Many Hurricane Victims Qualify for Earned Income Tax Credit; Special Method Can Aid Workers Whose Income Dropped
The IRS is urging victims of last year’s hurricanes, especially those who lived in areas affected by Hurricanes Harvey, Irma and Maria, to see if they qualify for the Earned Income Tax Credit (EITC). According to the IRS, many people whose incomes dropped in 2017 may be eligible to choose a special option for figuring the EITC, a credit for low- and moderate-income workers and families.
A special computation method, available only to people who lived in one of the hurricane disaster areas during 2017, may enable them to claim the EITC or claim a larger than usual credit. Under this method, taxpayers whose incomes dropped in 2017 can choose to figure the credit using their 2016 earned income rather than their 2017 earned income. Eligible taxpayers should figure the credit both ways — the regular way using 2017 earned income and this special way using 2016 earned income — to see which yields the larger EITC. For more information and special instructions on how to report, see the instructions for Form 1040, Line 66, and Publication 976, available on IRS.gov.
The EITC helps working people who don’t earn a lot ($53,930 or less for 2017) and meet other eligibility requirements. Because it’s a refundable credit, those who qualify and claim it could pay less federal tax, pay no tax or even get a refund.
EITC can mean up to a $6,318 refund for working families with qualifying children. Actual credit amounts vary based on income, family size and other factors. Workers without a qualifying child with incomes below $20,600 could also be eligible for a smaller credit of up to $510. On average, EITC adds $2,445 to refunds.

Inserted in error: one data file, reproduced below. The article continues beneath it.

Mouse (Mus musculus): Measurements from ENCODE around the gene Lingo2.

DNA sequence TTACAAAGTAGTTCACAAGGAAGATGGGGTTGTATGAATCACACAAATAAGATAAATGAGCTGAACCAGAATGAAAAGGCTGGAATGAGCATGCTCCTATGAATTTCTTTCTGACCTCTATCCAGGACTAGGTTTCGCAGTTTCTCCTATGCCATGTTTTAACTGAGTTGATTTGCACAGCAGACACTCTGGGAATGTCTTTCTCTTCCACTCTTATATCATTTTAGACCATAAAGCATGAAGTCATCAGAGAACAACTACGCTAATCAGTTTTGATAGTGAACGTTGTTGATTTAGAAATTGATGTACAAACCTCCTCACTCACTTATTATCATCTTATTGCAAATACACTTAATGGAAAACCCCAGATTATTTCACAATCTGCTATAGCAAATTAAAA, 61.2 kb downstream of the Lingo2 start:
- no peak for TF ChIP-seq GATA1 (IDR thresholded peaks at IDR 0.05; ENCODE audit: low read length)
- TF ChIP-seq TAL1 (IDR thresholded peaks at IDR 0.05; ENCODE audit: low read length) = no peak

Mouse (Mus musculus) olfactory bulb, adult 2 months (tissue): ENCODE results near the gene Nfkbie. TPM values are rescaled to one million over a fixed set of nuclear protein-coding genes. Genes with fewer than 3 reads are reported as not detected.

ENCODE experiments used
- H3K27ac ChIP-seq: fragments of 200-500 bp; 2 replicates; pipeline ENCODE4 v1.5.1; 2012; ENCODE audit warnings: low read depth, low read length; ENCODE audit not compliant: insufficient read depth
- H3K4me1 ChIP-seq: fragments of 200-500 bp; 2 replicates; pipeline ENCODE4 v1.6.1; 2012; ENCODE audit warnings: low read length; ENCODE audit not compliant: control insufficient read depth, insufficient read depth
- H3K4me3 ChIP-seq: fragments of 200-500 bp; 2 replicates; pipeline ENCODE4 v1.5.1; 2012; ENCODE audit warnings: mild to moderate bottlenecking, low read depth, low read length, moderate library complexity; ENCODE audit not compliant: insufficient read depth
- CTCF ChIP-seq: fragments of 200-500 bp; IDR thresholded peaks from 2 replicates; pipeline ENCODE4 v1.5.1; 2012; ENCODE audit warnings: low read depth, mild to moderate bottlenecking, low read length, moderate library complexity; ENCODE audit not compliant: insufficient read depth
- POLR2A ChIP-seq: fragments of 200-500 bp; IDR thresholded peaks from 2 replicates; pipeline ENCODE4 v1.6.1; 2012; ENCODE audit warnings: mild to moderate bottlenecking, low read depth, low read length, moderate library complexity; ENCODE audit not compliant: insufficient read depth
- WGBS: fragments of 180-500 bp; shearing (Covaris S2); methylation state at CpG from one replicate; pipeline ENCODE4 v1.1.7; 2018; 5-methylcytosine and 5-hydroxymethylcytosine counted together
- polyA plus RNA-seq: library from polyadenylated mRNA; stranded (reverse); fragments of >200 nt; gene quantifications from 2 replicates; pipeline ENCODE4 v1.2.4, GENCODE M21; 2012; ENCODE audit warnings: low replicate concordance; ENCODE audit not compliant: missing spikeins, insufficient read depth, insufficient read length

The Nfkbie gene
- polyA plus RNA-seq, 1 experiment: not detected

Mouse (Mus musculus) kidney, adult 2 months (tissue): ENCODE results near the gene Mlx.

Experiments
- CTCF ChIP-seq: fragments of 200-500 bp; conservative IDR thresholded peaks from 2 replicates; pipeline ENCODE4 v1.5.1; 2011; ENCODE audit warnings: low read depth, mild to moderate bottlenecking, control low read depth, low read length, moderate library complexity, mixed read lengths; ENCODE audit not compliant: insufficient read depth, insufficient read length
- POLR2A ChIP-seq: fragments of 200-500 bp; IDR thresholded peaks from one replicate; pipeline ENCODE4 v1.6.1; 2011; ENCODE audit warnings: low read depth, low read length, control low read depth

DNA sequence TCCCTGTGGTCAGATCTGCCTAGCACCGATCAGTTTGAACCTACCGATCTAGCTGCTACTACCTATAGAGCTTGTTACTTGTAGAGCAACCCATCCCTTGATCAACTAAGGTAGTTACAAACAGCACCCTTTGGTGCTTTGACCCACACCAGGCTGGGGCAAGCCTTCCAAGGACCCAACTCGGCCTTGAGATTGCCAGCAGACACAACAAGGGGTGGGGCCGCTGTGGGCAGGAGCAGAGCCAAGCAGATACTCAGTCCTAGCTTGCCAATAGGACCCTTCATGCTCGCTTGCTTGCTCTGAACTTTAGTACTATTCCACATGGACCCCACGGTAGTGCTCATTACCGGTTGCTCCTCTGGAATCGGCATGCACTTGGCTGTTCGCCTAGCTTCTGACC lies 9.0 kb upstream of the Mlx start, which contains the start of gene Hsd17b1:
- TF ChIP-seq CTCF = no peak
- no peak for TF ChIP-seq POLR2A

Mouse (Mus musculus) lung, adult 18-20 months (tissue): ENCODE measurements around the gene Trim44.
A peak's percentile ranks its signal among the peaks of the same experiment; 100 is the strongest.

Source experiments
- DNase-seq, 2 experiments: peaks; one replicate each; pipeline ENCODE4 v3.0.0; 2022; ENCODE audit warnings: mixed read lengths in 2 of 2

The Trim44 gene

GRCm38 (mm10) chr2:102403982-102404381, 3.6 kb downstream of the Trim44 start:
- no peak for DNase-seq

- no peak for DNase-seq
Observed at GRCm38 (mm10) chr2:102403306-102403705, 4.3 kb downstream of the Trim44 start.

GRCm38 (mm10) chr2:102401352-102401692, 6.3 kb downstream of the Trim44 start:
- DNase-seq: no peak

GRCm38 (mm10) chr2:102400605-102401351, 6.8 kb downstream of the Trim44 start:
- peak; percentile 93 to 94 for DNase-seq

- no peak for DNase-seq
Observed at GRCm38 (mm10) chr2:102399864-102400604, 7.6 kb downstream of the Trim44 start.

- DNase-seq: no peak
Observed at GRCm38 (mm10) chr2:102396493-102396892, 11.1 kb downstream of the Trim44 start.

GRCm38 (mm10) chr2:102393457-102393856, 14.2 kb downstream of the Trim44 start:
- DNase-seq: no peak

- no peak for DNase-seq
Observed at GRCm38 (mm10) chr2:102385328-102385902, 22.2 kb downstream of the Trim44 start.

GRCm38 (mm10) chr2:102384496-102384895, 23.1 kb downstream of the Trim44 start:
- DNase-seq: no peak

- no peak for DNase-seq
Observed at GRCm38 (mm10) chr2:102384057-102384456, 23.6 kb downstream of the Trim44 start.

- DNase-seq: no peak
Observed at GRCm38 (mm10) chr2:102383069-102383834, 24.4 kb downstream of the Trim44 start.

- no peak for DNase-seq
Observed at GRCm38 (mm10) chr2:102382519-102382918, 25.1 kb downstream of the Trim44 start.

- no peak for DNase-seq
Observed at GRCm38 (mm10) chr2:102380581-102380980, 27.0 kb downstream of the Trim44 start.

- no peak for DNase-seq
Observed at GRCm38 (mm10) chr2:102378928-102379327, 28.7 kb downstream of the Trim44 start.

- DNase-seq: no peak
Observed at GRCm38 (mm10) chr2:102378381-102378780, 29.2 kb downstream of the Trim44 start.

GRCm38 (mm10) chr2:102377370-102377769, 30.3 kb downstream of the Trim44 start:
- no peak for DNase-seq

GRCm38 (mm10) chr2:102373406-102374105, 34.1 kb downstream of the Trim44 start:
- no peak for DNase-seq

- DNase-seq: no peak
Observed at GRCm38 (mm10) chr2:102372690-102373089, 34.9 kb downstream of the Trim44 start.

To qualify for EITC, an eligible taxpayer must meet basic rules and have earned income from working for someone, being self-employed or running a business or farm. This includes home-based businesses, the sharing economy and employment in the service, construction and agriculture industries. In addition, certain disability payments may qualify as earned income for EITC purposes. The EITC Assistant, available on IRS.gov, can help taxpayers determine eligibility and estimate the amount of their credit.
To get the credit, people must file a tax return, even if they owe no tax and even if they normally aren’t required to file.
By law the IRS cannot issue refunds before mid-February for tax returns that claim the EITC or the Additional Child Tax Credit (ACTC). The IRS must hold the entire refund — even the portion not associated with EITC or ACTC. This change helps ensure taxpayers receive the refund they deserve and gives the agency more time to detect and prevent errors and fraud.
The IRS expects the earliest EITC/ACTC related refunds to be in taxpayer bank accounts or debit cards starting Feb. 27, 2018, if they chose direct deposit and there are no issues with the tax return.